Field research in Taiwan

From now on I want us to take on the challenge of informing people about our products and business together, by sharing and spreading our story.

―It’s quite rare for a designer to sell their products themselves. I can feel your enthusiasm for spreading the furniture as a team.

Okajima: This time was like taking on a challenge as a company, and it was a big motivation to try something we had never done before. When we first began some people on the workshop floor would say things like “is this furniture going to be strong enough?” But when I asked them to make the product saying “we have nothing to lose!” the mood shifted to “this is pretty good” and everyone changed their minds. Usually in manufacturing you elect to take the safe route to avoid complaints, but for something like this project we were able to clear away our preconceived notions about manufacturing, and it was an excellent experience for the company as a whole.

―It’s a big affair for the staff to change their mind like that, how did it affect you, director?

Kajihara: Up until now I have worked with many external designers. Back then we would ask them to design the products which would be put in the catalogs, and we would manufacture them. In the case of Mr. Hamanishi, he was saying “consider the future for contract furniture and please think seriously about what manufacturers should do from here on out”, and I was very inspired by that passion.

Okajima: Meeting Mr. Hamanishi really was a big moment. If you only do B2B work, you start to only consider people within your current expectations and don’t really consider making proposals to people in the outside world. Mr. Hamanishi taught me how important it is to make things for general consumers. Of course, I still continued to value the way things had been conducted before, but I also came to think that I wanted to take on challenges which differed from that process. From now on I want us to take on the challenge of informing people about our products and business together, by sharing and spreading our story, and I want those results to reflect on our core business.

Hamanishi: Yes, that’s right. We still have a lot to do to enliven the furniture industry, and I’m looking forward to it.

―We are looking forward to it too! Please tell us if there is anything about this upcoming exhibition in Taiwan that you want to highlight.


Hamanishi: I think that the highlights are Otsu’s technical abilities, the beauty and accuracy of our welding, and that even using a risky material like bamboo, we have successfully matched the strength and durability that is unique to contract furniture.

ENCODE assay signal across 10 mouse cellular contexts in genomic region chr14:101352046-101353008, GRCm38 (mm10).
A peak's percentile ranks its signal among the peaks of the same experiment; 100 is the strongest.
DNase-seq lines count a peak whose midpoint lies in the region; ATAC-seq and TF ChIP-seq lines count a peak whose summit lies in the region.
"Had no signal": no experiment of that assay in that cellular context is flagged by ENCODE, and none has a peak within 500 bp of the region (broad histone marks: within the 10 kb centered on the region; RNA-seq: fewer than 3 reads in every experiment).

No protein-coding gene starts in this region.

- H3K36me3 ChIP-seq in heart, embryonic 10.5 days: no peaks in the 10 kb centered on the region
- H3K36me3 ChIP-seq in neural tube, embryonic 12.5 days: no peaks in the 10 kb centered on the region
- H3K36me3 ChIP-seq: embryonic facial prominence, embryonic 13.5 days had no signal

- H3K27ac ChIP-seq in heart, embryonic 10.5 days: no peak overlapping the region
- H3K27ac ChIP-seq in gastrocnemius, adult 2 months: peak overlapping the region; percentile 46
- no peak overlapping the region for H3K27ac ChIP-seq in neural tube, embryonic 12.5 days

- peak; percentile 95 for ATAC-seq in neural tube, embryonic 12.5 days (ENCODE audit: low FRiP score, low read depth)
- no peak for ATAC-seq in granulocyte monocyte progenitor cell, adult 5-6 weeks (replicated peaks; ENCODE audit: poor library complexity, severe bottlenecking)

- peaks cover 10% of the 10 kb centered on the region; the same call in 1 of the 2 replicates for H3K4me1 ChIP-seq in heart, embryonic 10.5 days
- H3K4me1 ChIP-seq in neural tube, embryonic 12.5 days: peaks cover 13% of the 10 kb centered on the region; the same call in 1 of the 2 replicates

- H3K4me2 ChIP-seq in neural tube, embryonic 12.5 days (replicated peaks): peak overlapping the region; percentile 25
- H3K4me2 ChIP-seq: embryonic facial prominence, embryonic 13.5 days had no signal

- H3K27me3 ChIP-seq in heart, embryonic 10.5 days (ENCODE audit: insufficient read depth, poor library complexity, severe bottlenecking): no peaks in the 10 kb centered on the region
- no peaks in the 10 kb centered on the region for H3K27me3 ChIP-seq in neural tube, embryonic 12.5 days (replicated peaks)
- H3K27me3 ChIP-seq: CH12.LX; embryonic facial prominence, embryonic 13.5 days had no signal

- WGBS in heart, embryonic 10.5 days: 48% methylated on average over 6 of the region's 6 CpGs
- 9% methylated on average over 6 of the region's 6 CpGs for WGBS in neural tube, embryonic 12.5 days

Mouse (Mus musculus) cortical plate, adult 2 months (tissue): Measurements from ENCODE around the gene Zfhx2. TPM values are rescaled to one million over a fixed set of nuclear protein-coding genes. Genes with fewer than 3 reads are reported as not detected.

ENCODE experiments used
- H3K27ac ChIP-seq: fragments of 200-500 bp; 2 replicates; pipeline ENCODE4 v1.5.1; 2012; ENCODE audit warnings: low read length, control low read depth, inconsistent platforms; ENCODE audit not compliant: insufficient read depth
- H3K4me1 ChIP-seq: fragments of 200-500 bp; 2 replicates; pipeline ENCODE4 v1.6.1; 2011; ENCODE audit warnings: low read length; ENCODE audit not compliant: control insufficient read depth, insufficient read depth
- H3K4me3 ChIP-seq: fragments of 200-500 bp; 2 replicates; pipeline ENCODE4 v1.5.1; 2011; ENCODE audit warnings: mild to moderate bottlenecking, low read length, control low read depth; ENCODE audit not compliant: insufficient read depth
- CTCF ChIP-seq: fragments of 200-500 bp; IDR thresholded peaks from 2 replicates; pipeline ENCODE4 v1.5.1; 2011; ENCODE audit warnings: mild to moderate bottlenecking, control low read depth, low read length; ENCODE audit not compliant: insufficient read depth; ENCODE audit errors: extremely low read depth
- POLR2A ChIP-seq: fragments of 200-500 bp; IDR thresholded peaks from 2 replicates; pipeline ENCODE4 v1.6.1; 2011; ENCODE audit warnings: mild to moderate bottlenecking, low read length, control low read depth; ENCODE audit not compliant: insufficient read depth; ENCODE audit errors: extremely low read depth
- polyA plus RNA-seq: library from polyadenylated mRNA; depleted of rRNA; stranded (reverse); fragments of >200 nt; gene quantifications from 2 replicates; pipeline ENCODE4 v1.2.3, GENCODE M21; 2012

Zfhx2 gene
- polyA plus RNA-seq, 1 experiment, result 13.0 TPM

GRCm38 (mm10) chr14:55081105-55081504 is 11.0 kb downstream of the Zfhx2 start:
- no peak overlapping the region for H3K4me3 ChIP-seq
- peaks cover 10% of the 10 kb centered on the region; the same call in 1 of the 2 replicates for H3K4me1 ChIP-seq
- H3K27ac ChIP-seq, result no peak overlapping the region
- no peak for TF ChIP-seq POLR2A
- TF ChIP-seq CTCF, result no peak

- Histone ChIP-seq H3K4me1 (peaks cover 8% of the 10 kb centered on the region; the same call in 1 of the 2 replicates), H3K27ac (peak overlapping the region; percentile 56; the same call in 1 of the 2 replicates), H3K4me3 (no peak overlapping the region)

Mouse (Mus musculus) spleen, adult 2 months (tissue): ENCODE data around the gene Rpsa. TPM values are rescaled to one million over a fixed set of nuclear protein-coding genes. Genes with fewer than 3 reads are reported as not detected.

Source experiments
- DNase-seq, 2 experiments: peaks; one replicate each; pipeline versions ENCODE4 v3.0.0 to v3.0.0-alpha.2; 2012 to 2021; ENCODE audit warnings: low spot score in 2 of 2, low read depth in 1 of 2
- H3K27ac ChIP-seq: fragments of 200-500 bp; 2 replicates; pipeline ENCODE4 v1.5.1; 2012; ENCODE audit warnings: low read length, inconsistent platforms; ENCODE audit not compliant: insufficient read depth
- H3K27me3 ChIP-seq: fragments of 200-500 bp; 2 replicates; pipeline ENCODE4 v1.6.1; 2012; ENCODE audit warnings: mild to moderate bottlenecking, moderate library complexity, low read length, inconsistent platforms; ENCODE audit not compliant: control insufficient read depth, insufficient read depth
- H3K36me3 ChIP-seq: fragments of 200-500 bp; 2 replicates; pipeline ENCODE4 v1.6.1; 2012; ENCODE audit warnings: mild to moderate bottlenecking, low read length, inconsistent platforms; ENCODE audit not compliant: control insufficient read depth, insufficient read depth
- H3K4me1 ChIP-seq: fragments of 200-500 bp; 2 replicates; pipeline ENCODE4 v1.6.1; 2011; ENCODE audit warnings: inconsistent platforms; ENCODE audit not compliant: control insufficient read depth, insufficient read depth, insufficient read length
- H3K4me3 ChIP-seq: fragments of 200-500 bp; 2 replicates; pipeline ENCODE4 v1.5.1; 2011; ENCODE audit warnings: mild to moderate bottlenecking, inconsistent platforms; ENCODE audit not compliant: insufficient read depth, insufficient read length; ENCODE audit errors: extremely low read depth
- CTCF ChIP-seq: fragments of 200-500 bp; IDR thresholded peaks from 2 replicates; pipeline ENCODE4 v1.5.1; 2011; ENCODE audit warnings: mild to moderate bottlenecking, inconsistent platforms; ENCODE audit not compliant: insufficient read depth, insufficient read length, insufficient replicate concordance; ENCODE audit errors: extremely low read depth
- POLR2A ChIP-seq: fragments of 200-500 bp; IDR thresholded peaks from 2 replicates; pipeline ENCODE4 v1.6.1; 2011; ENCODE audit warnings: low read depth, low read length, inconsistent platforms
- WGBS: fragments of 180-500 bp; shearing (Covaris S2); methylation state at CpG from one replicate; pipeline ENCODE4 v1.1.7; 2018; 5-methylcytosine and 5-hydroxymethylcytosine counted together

The use of natural materials in mass produced furniture is usually disliked from the viewpoint of efficient production. This time we are taking on the challenge of using a material that is sustainable but not really in demand. I think it would be great if what Otsu is creating here will be a reason for the furniture manufacturers of the commercial base to start considering sustainable product development. There is a lot of disposable furniture, but I think this will be a chance to show that it can even be done with contract furniture.

Kajihara: Absolutely! I don’t have anything more to add after that. (laughs)

―We are looking forward to further collaboration between Otsu and Mr. Hamanishi, outside of the Yaoya Project.

Kajihara: Of course, it’s fairly exciting talking about the future. (laughs)

It is our job to increase the quality of products, and so our challenge is to make Hamanishi’s ideas into a reality. Based on our experience in the Yaoya Project, I am hoping to one day do an exhibition at Milano Salone with Otsu and Hamanishi’s brand together. Although it doesn’t have to be in the main venue. (laughs)

Hamanishi: We can do it right away!

Project information


■Taiwan Event Information

会場:Loftwork Taiwan / FabCafe Taipei
華山 1914 文化產業園區紅磚區西 7-3 館


A table and chair manufacturer specializing in B2B. Founded as an ironworks, Otsu focused on creating the “trumpet leg chairs” used in pachinko and mahjong parlors and then expanded into making furniture for business use. In addition to their catalog items, they also accept orders and manufacture furniture based on individual designs. Since the launch of their new brand “QUON” in 2011, they have been expanding their field of business around the world.

■Kunikazu Hamanishi:

Born in Kanagawa prefecture. After graduating from the Department of Environmental Design at Tama Art University, he worked for around seven years as an interior designer for commercial facilities at Tanseisha Co., LTD. Following this, he studied furniture design in Northern Europe (Denmark), and established Hamanishi DESIGN in 2015. Since 2018, he has been appointed as a part-time lecturer at the Nihon Kogakuin College PD department.
Hamanishi DESIGN: